NEW DELHI: The JNU row featured prominently in Tuesday’s all-party meeting, where Prime Minister Narendra Modi told Opposition leaders that he had called them to ensure smooth functioning of Parliament as “the PM of the country and not as a party man.”
The meeting, in a break from convention, which took place at South Block, not at Parliament Annexe, saw an exchange of views despite the political heat outside over the arrest of JNU students’ union leader Kanhaiya Kumar on sedition charges.
It got reflected within too but in a “congenial atmosphere” as Parliamentary Affairs Minister Venkaiah Naidu put it. “We will respond to the issues raised by the opposition and address them. I hope the same atmosphere prevails in Parliament,” he said.
Budget session is beginning February 23. When leaders from the Congress, CPI and CPI(M), questioned the government’s decision of filing a sedition case against Kanhaiya Kumar (who belongs to the CPI’s student wing) and asked it to rein in BJP leaders from making brash comments, it was agreed that a debate would be allowed on the JNU row in Parliament. With contentious issues that have the government and the Opposition ranged against each other, imposition of President’s rule in Arunachal Pradesh and drought relief and agriculture distress getting precedence, the much-touted Goods and Services Tax Bill was not even discussed. Ghulam Nabi Azad, Leader of Opposition in the Rajya Sabha — where the government has been running into repeated roadblocks — undelined that the Congress was in no way condoning the raising of objectionable slogans against the integrity and unity of India, but, was concerned about filing of sedition charge against Kanhaiya without proof of his involvement. Sore over the defamatory allegations that Rahul Gandhi was associating with “anti-national” elements, Azad requested the PM to restrain his party colleagues.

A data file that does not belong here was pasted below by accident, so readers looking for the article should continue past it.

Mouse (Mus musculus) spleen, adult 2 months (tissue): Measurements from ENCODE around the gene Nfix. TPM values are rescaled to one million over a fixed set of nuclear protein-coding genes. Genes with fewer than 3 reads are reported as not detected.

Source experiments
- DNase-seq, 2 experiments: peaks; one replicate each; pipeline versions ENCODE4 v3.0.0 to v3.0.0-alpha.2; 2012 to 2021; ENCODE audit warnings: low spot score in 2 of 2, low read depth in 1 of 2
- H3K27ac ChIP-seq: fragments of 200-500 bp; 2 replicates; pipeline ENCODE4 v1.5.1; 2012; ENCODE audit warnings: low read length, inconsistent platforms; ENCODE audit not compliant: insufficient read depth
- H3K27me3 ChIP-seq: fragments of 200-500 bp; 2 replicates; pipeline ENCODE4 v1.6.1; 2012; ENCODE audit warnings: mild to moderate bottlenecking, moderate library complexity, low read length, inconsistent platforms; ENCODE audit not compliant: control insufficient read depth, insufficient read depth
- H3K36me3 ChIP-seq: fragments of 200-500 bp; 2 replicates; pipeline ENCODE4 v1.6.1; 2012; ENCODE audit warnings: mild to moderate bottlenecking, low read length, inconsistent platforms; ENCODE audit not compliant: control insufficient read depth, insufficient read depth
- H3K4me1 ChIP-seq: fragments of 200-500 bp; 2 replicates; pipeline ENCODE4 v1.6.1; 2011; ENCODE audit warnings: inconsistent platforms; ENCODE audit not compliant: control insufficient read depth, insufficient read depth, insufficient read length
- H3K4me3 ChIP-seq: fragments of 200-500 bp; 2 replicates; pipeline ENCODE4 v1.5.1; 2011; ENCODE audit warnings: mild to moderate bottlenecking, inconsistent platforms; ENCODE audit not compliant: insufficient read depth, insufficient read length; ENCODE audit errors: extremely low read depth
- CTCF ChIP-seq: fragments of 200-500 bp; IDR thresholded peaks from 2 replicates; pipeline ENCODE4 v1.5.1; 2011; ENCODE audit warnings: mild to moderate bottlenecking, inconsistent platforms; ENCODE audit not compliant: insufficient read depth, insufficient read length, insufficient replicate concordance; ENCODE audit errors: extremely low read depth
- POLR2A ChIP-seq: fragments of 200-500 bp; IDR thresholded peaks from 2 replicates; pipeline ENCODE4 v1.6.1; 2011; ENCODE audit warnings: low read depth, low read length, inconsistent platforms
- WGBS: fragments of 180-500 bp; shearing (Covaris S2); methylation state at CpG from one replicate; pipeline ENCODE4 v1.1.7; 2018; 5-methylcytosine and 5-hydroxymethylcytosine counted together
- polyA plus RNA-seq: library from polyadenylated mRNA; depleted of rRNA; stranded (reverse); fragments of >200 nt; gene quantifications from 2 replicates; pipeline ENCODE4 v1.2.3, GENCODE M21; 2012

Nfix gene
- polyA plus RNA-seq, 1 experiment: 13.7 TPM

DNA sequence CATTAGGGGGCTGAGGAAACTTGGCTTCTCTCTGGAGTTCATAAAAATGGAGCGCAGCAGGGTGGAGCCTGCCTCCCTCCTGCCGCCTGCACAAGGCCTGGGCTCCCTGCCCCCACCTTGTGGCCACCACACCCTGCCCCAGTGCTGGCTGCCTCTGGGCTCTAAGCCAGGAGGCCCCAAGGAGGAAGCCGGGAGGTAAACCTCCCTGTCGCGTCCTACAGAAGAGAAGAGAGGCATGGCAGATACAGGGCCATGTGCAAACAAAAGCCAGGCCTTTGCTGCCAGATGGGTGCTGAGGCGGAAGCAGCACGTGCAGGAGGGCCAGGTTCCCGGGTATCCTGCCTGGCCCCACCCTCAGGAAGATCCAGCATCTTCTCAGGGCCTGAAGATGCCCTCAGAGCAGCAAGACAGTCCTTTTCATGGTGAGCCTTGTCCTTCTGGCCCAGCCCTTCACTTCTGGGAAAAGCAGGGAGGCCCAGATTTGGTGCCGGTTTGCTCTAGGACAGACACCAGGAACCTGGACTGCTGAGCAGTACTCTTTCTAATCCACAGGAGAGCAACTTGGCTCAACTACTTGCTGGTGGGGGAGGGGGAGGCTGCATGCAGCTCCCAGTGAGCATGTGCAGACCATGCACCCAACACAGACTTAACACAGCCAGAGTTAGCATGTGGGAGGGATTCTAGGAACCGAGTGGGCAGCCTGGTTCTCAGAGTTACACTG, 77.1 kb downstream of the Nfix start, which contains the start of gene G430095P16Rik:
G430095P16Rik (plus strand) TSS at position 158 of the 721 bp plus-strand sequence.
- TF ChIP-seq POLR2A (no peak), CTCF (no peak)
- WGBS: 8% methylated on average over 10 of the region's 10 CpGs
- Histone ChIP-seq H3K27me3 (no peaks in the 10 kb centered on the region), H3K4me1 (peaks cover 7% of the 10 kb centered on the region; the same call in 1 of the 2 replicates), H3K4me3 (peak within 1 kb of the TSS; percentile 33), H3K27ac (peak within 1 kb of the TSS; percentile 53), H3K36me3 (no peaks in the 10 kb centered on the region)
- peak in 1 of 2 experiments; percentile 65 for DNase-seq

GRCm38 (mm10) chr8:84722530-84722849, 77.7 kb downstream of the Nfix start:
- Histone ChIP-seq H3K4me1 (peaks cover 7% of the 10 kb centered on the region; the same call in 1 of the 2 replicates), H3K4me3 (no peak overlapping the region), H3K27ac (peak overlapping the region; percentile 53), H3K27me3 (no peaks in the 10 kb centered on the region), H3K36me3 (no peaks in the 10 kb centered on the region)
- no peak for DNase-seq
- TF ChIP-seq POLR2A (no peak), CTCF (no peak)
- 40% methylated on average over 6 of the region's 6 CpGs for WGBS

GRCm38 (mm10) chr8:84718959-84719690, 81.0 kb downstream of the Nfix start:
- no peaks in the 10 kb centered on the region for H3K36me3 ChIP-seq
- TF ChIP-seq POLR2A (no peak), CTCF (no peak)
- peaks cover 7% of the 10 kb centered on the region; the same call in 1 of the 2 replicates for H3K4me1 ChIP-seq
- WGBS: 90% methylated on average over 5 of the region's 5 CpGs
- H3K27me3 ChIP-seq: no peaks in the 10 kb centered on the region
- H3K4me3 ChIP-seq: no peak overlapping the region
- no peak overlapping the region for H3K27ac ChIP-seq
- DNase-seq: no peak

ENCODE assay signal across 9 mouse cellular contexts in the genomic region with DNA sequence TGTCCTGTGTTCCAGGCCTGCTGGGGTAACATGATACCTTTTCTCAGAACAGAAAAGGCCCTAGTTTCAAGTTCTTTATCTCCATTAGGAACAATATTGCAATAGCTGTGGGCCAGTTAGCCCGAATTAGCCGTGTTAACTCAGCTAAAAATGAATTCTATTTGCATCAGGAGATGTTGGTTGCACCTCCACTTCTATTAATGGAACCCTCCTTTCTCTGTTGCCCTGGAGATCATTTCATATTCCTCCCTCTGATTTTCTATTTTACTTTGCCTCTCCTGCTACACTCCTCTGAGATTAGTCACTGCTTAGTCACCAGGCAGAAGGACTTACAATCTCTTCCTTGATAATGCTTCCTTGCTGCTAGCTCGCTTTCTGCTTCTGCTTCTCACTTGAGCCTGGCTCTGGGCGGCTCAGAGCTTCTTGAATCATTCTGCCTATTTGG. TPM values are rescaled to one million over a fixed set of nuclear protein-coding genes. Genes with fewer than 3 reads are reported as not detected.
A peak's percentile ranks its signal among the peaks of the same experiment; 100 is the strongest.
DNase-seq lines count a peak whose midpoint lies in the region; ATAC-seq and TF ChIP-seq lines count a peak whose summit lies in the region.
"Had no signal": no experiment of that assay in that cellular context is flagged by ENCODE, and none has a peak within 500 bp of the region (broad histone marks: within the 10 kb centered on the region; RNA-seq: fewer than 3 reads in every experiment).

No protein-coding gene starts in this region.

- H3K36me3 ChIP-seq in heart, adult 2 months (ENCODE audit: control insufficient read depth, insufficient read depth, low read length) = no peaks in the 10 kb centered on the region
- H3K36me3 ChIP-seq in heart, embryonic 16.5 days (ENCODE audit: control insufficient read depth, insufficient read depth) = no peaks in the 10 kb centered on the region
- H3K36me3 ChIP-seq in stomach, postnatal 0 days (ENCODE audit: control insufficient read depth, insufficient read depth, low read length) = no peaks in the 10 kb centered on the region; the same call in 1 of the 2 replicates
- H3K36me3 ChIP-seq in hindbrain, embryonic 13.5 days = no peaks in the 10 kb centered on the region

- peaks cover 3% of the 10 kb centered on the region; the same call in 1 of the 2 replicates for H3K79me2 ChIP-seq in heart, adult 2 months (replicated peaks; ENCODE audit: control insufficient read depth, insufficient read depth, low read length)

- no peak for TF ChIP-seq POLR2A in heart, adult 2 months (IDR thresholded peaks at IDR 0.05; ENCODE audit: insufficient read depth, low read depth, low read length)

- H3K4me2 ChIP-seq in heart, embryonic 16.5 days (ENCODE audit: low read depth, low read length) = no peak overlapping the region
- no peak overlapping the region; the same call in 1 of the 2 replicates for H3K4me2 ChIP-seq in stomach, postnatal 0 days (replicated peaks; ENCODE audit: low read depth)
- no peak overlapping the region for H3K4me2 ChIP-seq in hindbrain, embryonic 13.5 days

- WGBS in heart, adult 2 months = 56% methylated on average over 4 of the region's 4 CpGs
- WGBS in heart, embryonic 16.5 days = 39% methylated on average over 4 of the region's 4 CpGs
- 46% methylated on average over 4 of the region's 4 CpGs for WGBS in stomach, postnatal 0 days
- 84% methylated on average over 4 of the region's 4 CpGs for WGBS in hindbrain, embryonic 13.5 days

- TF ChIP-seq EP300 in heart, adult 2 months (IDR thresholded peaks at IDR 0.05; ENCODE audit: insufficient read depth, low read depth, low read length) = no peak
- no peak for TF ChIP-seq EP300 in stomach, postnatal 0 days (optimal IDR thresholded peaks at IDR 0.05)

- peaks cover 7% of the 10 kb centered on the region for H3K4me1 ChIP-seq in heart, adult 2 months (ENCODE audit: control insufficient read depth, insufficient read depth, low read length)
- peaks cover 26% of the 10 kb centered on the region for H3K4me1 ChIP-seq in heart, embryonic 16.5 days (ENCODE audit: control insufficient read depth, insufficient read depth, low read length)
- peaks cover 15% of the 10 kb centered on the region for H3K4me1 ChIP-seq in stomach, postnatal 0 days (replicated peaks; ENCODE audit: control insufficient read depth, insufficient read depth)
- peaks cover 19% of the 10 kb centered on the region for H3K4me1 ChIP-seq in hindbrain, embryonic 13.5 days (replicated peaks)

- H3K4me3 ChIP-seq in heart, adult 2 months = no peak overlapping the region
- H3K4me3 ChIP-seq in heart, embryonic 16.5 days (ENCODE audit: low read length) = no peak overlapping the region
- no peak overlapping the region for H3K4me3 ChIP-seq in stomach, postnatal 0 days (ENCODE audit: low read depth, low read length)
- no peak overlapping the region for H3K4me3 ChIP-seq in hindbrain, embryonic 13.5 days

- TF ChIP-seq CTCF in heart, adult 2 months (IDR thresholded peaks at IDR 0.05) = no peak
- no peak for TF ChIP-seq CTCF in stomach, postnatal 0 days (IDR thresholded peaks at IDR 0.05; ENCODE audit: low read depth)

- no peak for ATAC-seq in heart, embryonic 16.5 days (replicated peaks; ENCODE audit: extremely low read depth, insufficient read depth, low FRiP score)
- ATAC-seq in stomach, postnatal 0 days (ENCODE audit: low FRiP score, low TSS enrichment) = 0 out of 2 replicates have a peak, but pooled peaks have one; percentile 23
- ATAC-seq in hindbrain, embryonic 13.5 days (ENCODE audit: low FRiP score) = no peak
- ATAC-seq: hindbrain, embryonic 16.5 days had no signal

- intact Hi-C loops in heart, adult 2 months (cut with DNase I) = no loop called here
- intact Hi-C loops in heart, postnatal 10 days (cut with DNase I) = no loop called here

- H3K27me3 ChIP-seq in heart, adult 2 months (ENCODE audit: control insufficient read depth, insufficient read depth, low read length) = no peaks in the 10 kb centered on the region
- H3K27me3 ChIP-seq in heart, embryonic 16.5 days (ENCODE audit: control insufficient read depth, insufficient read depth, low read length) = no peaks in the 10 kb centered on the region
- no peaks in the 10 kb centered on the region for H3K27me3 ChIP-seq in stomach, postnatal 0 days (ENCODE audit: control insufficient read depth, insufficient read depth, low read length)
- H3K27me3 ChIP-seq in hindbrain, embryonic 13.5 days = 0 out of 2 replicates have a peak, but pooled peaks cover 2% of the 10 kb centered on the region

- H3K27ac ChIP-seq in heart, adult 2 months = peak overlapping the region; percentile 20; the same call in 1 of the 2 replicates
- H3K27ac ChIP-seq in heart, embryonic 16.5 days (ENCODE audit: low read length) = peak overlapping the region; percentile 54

Countering the Left and the Congress view that the action against the student leader was over the top, Finance Minister Arun Jaitley drew attention to the objectionable slogans and posters put up at the JNU event which led to the crackdown. Calling for an informed decision on the JNU episode, Jaitley asked whether any political party can endorse the slogans and said an enquiry report was awaited. However, Naidu, holding out an olive branch to the
Opposition, shared their concern over the use of terms like “anti-national”, but he also drew attention to how the PM was compared to Hitler, adding there was a need for restraint on both sides. In music to Naidu and PM’s ears, JD(U) leader Sharad Yadav and some other regional parties said “Parliament must run and all issues can be debated there.”